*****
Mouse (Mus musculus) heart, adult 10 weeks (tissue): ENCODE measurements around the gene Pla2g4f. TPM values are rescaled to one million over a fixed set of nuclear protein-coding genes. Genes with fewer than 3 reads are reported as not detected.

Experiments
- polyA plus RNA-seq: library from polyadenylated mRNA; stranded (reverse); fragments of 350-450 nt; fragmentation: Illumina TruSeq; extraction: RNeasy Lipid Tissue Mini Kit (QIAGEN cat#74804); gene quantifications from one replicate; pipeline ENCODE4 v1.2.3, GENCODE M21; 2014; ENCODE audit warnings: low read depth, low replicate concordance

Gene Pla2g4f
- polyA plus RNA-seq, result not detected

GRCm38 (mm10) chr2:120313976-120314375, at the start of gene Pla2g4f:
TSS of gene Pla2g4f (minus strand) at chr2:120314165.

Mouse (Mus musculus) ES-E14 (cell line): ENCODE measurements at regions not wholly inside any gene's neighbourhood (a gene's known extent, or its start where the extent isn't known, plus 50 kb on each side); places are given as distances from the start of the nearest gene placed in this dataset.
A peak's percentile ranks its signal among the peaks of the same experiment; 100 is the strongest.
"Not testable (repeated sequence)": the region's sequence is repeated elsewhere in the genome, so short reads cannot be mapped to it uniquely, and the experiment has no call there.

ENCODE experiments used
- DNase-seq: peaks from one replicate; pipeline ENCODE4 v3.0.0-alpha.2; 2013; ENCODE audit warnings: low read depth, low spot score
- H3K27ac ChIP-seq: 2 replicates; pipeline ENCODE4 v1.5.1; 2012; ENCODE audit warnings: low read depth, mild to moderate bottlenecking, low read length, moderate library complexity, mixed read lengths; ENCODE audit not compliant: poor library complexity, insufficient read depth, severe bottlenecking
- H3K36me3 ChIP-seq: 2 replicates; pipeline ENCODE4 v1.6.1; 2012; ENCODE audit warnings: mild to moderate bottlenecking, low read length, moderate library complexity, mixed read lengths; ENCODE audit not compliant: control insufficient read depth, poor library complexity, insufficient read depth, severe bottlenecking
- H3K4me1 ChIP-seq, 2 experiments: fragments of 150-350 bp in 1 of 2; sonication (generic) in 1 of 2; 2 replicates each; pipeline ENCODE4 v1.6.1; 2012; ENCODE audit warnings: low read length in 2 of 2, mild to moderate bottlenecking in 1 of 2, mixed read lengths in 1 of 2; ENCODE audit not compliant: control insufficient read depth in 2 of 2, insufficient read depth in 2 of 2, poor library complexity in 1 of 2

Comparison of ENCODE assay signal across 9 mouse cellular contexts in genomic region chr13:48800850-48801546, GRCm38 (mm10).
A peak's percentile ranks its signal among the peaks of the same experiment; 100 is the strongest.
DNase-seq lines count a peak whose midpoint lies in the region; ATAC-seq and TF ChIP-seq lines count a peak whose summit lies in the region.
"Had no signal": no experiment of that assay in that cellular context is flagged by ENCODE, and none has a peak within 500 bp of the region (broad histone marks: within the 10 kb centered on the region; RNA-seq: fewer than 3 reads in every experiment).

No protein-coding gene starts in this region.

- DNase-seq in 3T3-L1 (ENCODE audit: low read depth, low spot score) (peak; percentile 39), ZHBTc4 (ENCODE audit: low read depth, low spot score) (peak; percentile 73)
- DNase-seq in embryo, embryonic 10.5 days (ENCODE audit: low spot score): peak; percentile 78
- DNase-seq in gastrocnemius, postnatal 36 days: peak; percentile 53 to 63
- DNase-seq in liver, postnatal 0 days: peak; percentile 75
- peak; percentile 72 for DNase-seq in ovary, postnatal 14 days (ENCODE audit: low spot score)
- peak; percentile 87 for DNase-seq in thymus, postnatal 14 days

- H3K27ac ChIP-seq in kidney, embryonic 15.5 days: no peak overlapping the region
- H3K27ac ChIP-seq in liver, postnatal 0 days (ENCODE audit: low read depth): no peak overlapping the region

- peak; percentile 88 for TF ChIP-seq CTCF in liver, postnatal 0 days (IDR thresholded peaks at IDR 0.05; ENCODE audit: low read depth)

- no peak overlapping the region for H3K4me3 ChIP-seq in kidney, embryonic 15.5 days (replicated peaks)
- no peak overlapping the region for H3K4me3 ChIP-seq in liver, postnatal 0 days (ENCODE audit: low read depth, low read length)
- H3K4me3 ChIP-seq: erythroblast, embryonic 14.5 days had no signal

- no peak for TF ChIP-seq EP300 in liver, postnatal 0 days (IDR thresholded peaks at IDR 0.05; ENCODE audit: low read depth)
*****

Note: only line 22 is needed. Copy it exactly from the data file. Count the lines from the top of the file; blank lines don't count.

- DNase-seq in embryo, embryonic 10.5 days (ENCODE audit: low spot score): peak; percentile 78